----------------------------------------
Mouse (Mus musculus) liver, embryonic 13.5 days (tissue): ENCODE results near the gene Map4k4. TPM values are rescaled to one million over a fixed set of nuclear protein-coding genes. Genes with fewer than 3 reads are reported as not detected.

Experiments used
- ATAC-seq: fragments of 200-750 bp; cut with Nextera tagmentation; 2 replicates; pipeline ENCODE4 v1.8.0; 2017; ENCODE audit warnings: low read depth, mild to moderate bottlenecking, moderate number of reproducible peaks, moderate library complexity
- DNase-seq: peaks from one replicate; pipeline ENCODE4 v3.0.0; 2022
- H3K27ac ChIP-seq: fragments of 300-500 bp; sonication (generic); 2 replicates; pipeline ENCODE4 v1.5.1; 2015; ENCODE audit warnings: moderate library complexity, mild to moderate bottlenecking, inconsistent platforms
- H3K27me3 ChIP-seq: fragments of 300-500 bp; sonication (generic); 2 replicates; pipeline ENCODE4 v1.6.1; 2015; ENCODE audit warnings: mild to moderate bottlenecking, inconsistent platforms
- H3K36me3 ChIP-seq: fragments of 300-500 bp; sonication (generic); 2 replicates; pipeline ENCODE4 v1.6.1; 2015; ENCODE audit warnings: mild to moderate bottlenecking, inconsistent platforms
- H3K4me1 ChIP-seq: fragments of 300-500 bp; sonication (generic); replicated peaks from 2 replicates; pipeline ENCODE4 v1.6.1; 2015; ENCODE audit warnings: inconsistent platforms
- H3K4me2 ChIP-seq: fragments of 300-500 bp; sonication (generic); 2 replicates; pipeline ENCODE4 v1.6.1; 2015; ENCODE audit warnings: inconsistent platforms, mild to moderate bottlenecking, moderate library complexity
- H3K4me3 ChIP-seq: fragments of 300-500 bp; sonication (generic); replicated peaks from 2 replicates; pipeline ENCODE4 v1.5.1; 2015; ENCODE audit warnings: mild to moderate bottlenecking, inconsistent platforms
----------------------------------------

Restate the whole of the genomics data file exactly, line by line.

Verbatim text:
Mouse (Mus musculus) liver, embryonic 13.5 days (tissue): ENCODE results near the gene Map4k4. TPM values are rescaled to one million over a fixed set of nuclear protein-coding genes. Genes with fewer than 3 reads are reported as not detected.

Experiments used
- ATAC-seq: fragments of 200-750 bp; cut with Nextera tagmentation; 2 replicates; pipeline ENCODE4 v1.8.0; 2017; ENCODE audit warnings: low read depth, mild to moderate bottlenecking, moderate number of reproducible peaks, moderate library complexity
- DNase-seq: peaks from one replicate; pipeline ENCODE4 v3.0.0; 2022
- H3K27ac ChIP-seq: fragments of 300-500 bp; sonication (generic); 2 replicates; pipeline ENCODE4 v1.5.1; 2015; ENCODE audit warnings: moderate library complexity, mild to moderate bottlenecking, inconsistent platforms
- H3K27me3 ChIP-seq: fragments of 300-500 bp; sonication (generic); 2 replicates; pipeline ENCODE4 v1.6.1; 2015; ENCODE audit warnings: mild to moderate bottlenecking, inconsistent platforms
- H3K36me3 ChIP-seq: fragments of 300-500 bp; sonication (generic); 2 replicates; pipeline ENCODE4 v1.6.1; 2015; ENCODE audit warnings: mild to moderate bottlenecking, inconsistent platforms
- H3K4me1 ChIP-seq: fragments of 300-500 bp; sonication (generic); replicated peaks from 2 replicates; pipeline ENCODE4 v1.6.1; 2015; ENCODE audit warnings: inconsistent platforms
- H3K4me2 ChIP-seq: fragments of 300-500 bp; sonication (generic); 2 replicates; pipeline ENCODE4 v1.6.1; 2015; ENCODE audit warnings: inconsistent platforms, mild to moderate bottlenecking, moderate library complexity
- H3K4me3 ChIP-seq: fragments of 300-500 bp; sonication (generic); replicated peaks from 2 replicates; pipeline ENCODE4 v1.5.1; 2015; ENCODE audit warnings: mild to moderate bottlenecking, inconsistent platforms